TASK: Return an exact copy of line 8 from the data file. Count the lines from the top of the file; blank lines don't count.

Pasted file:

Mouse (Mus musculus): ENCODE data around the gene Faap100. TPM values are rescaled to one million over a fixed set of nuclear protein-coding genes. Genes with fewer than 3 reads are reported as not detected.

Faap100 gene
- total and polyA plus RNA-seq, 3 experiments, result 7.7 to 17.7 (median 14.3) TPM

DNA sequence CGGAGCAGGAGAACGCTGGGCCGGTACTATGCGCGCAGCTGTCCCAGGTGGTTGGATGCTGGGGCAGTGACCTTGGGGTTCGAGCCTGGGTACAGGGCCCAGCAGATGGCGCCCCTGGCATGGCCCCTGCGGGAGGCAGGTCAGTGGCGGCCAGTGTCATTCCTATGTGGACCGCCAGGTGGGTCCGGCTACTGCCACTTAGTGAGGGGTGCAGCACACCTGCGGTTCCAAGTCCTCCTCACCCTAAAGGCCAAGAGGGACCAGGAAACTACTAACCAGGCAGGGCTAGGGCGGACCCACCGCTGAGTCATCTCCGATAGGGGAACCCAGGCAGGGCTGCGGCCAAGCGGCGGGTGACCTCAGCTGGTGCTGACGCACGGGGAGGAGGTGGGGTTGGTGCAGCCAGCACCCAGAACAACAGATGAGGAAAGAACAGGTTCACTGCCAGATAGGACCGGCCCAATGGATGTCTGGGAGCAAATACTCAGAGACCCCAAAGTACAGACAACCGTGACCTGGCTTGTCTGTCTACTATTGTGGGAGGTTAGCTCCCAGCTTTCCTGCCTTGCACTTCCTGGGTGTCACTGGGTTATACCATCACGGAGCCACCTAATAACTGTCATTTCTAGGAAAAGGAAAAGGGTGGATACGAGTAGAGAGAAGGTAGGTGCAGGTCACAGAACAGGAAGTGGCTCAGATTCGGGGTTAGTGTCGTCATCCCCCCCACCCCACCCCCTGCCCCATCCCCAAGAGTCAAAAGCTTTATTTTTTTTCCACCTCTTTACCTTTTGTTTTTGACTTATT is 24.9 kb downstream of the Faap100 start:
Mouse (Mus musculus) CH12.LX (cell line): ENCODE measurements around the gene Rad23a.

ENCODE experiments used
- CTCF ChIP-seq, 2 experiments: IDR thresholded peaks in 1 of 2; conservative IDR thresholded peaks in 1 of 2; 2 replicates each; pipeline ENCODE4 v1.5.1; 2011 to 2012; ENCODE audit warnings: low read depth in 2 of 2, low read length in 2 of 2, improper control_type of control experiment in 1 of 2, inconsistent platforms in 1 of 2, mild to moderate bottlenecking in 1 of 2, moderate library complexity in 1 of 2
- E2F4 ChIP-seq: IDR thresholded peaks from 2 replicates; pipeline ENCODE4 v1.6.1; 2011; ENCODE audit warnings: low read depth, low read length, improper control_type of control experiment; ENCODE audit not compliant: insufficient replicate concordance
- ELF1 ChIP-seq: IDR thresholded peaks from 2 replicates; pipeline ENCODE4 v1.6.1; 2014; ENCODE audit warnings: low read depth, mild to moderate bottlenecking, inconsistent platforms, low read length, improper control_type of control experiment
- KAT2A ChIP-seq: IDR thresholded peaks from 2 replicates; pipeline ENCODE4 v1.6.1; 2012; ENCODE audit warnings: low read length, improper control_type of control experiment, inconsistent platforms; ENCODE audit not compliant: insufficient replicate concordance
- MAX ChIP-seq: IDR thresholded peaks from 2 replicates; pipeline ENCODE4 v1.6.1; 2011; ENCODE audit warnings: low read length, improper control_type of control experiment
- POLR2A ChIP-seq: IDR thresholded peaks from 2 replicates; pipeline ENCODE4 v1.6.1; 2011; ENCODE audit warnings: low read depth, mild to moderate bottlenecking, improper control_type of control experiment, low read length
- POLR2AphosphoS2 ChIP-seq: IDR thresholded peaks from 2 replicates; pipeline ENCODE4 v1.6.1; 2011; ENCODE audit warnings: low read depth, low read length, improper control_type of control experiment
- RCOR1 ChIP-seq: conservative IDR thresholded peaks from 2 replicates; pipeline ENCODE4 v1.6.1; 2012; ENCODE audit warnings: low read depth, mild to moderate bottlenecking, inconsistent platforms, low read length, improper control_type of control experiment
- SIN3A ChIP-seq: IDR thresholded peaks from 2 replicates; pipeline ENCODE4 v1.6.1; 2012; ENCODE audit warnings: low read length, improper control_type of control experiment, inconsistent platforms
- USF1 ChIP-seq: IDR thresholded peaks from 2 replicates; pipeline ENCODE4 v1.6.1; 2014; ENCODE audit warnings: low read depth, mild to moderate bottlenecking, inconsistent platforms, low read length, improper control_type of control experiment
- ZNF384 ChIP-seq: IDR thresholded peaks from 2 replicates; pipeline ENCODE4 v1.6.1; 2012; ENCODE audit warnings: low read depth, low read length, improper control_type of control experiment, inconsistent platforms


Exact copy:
- E2F4 ChIP-seq: IDR thresholded peaks from 2 replicates; pipeline ENCODE4 v1.6.1; 2011; ENCODE audit warnings: low read depth, low read length, improper control_type of control experiment; ENCODE audit not compliant: insufficient replicate concordance